Tetralycosa Roewer, 1960

Framenau, Volker W. & Hudson, Peter, 2017, Taxonomy, systematics and biology of the Australian halotolerant wolf spider genus Tetralycosa (Araneae: Lycosidae: Artoriinae), European Journal of Taxonomy 335, pp. 1-72 : 15-17

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https://doi.org/ 10.5852/ejt.2017.335

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Tetralycosa Roewer, 1960


Tetralycosa Roewer, 1960 View in CoL View at ENA

Tetralycosa Roewer, 1960: 949 View in CoL ,

type species Lycosa meracula Simon, 1909 , by original designation (considered a junior synonym of Tetralycosa oraria (L. Koch, 1876) View in CoL by Framenau et al. 2006). The gender is feminine.


Males of Tetralycosa differ from other lycosid genera within the Artoriinae by the combination of the following characters: tegular apophysis originating apically on tegulum and basally curved, opposing an apico-medially directed pointy (lobed in T. halophila sp. nov.) protrusion on the retrolateral section of the tegulum; basal lobe of tegular apophysis present; terminal apophysis forms a shaft for the resting embolus; female epigyne variable: with a wide median septum that displays an inverted T-shaped dark central pattern, or a round to oval opening with anterior notch.

Putative sister groups of Tetralycosa are Kangarosa Framenau, 2010 and Diahogna Roewer, 1960 . The genital morphology within these two genera is very similar to Tetralycosa ; however, the tegular apophysis of the male pedipalp is not curved, but is more or less straight. The female epigyne in both genera forms a small open atrium in comparison with Tetralycosa with its distinct median septum or large round to oval opening. Somatic characters shared by the Kangarosa , Diahogna and some species of Tetralycosa include the arrangement of the eyes, in particular the length of the anterior row of eyes that is as wide or wider than the posterior median row of eyes. Our phylogeny ( Fig. 4A View Fig ) suggest Kangarosa to be the sistergroup of Tetralycosa based on the absence of a median band on the carapace (character 4). However, only a single species of Kangarosa and Diahogna were included in our analyses, which focused on establishing intrageneric relationships within Tetralycosa .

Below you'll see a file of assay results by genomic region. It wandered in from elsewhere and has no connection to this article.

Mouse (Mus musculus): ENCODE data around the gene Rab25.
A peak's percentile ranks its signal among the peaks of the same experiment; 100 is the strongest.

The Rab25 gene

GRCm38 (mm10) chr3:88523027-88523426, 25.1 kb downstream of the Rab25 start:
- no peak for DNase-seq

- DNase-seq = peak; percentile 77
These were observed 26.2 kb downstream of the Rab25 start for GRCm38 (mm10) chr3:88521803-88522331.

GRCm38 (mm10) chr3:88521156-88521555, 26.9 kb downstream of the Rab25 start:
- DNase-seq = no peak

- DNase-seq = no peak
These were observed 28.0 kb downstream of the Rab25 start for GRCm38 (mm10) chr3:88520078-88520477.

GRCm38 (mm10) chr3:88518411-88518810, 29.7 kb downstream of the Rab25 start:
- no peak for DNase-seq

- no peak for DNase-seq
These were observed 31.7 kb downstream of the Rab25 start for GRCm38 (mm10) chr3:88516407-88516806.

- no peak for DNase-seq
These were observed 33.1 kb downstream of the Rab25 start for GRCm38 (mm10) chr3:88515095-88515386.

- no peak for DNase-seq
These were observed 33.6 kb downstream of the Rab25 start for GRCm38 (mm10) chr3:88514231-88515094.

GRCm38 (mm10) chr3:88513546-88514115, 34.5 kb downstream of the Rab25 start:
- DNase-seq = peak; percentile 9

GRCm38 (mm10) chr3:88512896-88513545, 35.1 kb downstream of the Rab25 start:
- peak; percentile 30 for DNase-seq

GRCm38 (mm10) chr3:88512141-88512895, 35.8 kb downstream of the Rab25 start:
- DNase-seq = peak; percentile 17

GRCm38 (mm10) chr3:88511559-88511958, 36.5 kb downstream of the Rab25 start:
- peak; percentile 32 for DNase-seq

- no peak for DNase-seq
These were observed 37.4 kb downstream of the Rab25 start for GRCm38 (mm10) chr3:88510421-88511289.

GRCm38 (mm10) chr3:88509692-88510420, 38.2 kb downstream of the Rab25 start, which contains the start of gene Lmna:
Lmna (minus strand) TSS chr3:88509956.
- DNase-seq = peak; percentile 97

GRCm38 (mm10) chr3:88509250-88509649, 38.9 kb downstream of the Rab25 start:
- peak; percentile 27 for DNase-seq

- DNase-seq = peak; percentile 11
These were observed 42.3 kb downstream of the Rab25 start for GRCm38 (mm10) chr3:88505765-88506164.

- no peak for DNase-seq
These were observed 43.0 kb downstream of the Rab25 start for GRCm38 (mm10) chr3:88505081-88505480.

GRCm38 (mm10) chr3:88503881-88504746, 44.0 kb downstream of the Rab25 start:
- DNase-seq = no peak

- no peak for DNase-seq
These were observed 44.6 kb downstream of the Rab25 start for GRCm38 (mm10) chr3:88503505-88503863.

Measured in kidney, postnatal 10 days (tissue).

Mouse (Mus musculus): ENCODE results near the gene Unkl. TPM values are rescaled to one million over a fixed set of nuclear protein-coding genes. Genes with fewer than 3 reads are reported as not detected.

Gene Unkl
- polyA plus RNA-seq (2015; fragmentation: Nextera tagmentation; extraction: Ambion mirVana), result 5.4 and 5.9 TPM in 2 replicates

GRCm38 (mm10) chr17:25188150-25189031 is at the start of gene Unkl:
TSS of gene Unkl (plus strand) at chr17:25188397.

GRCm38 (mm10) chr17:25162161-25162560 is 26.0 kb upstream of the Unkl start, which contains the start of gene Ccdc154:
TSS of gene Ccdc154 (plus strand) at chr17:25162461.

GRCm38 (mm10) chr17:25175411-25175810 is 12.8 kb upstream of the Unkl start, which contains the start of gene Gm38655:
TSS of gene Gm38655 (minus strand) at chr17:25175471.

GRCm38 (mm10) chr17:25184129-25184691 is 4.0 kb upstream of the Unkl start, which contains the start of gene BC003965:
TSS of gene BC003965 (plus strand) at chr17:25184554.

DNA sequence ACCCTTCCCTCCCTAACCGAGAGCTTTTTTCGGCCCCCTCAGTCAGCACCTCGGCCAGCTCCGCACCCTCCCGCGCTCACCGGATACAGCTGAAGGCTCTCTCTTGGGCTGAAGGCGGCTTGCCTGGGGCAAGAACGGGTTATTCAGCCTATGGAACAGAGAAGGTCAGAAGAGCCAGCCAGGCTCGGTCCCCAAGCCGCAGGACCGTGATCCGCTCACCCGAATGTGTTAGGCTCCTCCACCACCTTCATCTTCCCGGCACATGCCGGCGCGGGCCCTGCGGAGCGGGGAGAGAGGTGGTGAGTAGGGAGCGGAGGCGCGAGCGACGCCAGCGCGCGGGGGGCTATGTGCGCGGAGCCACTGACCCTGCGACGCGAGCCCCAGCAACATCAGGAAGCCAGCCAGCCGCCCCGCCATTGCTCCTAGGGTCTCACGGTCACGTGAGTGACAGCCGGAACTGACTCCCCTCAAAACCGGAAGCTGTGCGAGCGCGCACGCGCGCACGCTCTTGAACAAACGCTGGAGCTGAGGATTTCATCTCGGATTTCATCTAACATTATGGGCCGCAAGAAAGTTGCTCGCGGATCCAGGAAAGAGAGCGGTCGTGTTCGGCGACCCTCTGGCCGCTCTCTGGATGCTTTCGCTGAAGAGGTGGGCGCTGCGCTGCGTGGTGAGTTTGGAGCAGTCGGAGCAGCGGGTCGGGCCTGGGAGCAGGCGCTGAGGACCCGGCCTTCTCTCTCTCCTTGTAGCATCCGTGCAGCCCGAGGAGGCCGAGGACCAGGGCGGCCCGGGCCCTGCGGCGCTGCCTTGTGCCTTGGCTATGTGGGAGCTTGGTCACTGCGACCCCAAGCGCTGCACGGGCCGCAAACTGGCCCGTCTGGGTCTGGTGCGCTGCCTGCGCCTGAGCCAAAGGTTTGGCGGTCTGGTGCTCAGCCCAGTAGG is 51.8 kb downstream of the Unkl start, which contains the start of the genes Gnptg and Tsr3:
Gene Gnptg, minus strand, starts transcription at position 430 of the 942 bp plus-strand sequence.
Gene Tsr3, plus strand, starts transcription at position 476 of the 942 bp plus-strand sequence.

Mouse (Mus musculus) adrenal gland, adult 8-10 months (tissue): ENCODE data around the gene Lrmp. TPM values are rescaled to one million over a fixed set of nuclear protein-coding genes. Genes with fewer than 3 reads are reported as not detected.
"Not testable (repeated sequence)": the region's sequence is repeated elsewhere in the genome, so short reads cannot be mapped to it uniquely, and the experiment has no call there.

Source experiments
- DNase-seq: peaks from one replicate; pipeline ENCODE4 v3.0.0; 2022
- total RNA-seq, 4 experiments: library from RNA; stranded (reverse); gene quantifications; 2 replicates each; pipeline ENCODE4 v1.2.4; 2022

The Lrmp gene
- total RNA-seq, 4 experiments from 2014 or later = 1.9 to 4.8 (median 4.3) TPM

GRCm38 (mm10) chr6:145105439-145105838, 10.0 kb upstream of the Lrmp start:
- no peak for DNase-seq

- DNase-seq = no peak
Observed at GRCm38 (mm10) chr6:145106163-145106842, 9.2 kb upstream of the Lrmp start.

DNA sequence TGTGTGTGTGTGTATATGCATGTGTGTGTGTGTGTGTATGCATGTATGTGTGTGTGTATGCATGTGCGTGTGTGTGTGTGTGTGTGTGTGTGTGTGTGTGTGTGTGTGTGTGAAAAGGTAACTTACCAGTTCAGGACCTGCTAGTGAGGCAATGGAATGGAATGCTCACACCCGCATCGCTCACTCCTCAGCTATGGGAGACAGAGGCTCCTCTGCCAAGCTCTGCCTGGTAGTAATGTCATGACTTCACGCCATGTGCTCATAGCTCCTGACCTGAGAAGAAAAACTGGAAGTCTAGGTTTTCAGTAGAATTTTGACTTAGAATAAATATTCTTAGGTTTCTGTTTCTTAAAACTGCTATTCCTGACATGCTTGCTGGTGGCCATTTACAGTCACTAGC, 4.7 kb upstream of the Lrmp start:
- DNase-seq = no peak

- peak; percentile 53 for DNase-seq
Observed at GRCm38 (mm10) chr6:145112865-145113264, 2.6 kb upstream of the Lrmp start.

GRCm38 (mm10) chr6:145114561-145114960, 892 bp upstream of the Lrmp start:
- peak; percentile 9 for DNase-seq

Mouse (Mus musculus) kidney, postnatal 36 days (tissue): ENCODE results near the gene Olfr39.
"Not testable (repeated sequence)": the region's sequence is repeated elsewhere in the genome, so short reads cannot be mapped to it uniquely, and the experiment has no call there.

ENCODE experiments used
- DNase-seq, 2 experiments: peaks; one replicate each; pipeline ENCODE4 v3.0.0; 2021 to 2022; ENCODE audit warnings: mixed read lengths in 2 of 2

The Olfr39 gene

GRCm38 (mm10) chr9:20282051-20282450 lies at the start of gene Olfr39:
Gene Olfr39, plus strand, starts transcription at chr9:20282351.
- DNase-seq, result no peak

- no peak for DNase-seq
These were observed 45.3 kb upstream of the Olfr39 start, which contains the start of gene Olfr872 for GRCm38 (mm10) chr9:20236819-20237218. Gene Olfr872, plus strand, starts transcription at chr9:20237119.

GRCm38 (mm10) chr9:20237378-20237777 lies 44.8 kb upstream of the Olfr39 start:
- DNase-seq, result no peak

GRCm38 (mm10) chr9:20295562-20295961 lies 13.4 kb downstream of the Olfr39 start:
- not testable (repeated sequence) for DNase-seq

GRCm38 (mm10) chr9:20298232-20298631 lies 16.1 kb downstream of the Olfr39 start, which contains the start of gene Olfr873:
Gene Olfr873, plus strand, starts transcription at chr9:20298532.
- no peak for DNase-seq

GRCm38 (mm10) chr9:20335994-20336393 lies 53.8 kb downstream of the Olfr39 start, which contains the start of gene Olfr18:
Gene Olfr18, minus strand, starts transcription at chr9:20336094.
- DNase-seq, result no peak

Small to large wolf spiders (TL 4.5–22.5 mm). Males smaller than females. Carapace longer than wide, dorsal profile straight in lateral view ( oraria -group) ( Fig. 6A View Fig ), or with an elevated cephalic region and downward slope towards posterior end ( alteripa - and eyrei -groups) ( Fig. 15A View Fig ). Head flanks in frontal view a gentle slope ( oraria -group) or nearly vertical ( alteripa - and eyrei -groups). Carapace colouration variable from uniform light yellowish-brown ( T. arabanae , T caudex sp. nov.), brown with median and marginal bands (e.g., T. wundurra comb. nov., alteripa -group) to uniformly dark brown ( eyrei -group). Anterior median eyes larger than anterior lateral eyes (except in T. rebecca sp. nov.), row of anterior eyes wider or as wide ( oraria -group) or smaller ( alteripa - and eyrei -groups) than row of posterior median eyes; row of anterior eyes straight, procurved or strongly procurved. Chelicerae generally with three promarginal and three retromarginal teeth, but two to four teeth on individual chelicerae possible on both margins. Labium generally as wide as or wider than long (except in T. caudex sp. nov., male T. adarca sp. nov. and male and female T. halophila sp. nov.). Abdomen generally with olive-grey heart mark, auxiliary colouration variable. Leg formula variable between species and sexes of the same species, leg I or leg III shortest (except in T. caudex sp. nov., leg II shortest). Femora I generally with three dorsal spines (rarely two or four), patella in males generally with prolateral and retrolateral spine (reduced in most females), tibiae of males generally with two dorsal spines (rarely none or only one).